Recent shocks to financial systems have created opportunities if you act now.
Mark Twain is often attributed as saying, “If you don’t like the weather in New England, just wait a few minutes.” The aphorism has been adopted by residents of any locale well beyond New England wherever the weather is subject to sudden reversals, real or imagined.
Nearer to our own interests, we might borrow Twain’s witticism to describe the stock market in recent weeks: “If you don’t like the market now, just wait a few minutes.”
The high-profile misfortunes of several banks generated a shock to the global financial systems, re-igniting fears about a recession in the U.S. and triggering another interest rate hike by the Fed. As the dust settled on a historic round of bank failures and bailouts, investors could be forgiven for reconsidering their portfolio strategies.
Turning to a wit of another generation, Warren Buffett reminds investors to “Be greedy when others are fearful and fearful when others are greedy.” Buffett certainly did not mean for investors to change tactics from week to week, which would result in desultory portfolio churn. His admonition works best when keeping a firm eye on a long-term horizon, at which point the volatility of the current markets resembles nothing more than the gentle lapping of waves on a white sand beach instead of monster whitecaps pounding the surf.
Despite the apparent fearfulness of many market players, nothing in the current market shakes our conviction that buying and holding well-managed businesses can outperform the broad market when purchased at reasonable prices.
While equities markets could worsen from here (things could always get worse before they get better), reacting to the fearfulness of other investors with action right now is a testimony to our principles. Laser-focused on the likely returns of our selections by 2028, we remain committed buyers of sound businesses when opportunities present themselves.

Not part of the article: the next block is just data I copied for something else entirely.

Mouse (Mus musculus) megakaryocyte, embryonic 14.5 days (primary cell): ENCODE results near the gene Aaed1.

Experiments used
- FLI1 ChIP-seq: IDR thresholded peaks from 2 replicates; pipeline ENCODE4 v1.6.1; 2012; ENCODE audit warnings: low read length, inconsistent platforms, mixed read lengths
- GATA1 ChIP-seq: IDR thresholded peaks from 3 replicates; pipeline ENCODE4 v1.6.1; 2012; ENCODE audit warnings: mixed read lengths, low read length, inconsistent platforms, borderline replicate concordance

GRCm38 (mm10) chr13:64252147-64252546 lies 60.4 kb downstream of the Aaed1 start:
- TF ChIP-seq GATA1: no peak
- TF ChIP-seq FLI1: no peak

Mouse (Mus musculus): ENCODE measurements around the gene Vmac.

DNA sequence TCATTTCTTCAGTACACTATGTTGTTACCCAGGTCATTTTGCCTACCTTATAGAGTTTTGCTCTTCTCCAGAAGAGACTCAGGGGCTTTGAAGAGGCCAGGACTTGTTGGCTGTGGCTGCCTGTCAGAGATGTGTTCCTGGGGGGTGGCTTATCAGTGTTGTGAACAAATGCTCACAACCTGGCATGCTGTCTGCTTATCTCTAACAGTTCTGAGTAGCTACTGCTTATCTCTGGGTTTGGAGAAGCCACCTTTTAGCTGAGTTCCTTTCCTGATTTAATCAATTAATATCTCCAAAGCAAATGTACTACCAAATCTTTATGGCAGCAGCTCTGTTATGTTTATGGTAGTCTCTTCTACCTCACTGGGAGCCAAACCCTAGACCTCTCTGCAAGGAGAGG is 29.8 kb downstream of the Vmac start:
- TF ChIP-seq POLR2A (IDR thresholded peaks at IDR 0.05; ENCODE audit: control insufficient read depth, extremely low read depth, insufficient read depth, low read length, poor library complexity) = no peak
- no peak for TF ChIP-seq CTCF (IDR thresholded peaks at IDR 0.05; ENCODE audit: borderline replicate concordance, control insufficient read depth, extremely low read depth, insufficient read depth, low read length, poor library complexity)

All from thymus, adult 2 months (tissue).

In this issue of the SmallCap Informer, those opportunities come from two compelling companies both previously covered in SCI, and both selling at reasonable (or better) valuations.
Our first pick revisits a strong contender in the regional banking industry, an institution that is not likely to share the balance sheet problems that have plagued other national and global banks.
Our second selection has suffered from fears of investors about the impact of economic hard times on its medical device business. We see those fears as overblown and, since the fundamentals are strong, the stock is inviting at its current valuation.
Stay the course!
Read Doug's complete commentary and profiles of two recommended small company stocks in the April 2023 issue of the SmallCap Informer stock newsletter. Not a subscriber? Subscribe to the SmallCap Informer and get monthly small company stock recommendations and updated buy/sell prices for each of the 48 high-quality small company stocks currently covered in the newsletter.